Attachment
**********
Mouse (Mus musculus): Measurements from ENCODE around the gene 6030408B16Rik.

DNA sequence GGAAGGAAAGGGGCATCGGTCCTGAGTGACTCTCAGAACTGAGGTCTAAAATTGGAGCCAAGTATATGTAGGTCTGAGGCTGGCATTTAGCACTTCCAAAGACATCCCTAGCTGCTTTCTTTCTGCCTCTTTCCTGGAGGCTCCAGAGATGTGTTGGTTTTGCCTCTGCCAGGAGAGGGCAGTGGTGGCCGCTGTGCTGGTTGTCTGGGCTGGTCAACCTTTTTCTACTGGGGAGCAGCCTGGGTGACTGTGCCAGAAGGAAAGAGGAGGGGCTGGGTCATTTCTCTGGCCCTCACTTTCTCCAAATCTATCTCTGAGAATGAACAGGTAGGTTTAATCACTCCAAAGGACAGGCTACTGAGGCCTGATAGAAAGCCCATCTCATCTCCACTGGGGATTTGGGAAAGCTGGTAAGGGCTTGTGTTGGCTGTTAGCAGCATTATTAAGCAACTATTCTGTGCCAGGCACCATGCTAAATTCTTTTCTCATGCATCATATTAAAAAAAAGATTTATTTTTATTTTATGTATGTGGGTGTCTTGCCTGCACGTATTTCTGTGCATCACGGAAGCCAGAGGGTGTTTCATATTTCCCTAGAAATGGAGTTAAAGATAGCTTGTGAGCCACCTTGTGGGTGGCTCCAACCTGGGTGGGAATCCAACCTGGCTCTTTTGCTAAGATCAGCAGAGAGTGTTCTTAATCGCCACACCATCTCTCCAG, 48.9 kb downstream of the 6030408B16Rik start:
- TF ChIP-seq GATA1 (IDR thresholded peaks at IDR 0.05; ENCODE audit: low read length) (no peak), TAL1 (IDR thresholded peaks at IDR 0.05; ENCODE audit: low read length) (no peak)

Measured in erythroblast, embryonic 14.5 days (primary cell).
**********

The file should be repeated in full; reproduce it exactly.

Mouse (Mus musculus): Measurements from ENCODE around the gene 6030408B16Rik.

DNA sequence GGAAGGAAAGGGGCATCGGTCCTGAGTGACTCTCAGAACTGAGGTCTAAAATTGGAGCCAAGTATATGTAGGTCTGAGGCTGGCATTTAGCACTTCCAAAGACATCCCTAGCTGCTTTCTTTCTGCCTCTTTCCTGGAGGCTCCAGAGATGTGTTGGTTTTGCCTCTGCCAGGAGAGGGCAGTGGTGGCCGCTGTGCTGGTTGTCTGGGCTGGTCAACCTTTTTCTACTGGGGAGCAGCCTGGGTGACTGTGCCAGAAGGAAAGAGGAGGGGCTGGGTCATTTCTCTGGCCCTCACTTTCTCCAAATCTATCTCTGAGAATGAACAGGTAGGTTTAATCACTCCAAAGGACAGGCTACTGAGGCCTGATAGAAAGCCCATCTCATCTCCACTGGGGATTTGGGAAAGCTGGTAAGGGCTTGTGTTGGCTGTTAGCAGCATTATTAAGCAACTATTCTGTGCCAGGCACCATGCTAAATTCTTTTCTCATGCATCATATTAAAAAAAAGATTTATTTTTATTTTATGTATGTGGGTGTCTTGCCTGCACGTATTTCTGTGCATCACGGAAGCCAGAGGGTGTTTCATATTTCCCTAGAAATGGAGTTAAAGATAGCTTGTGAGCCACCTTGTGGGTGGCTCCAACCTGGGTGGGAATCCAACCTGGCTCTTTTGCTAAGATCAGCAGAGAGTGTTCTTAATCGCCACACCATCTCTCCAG, 48.9 kb downstream of the 6030408B16Rik start:
- TF ChIP-seq GATA1 (IDR thresholded peaks at IDR 0.05; ENCODE audit: low read length) (no peak), TAL1 (IDR thresholded peaks at IDR 0.05; ENCODE audit: low read length) (no peak)

Measured in erythroblast, embryonic 14.5 days (primary cell).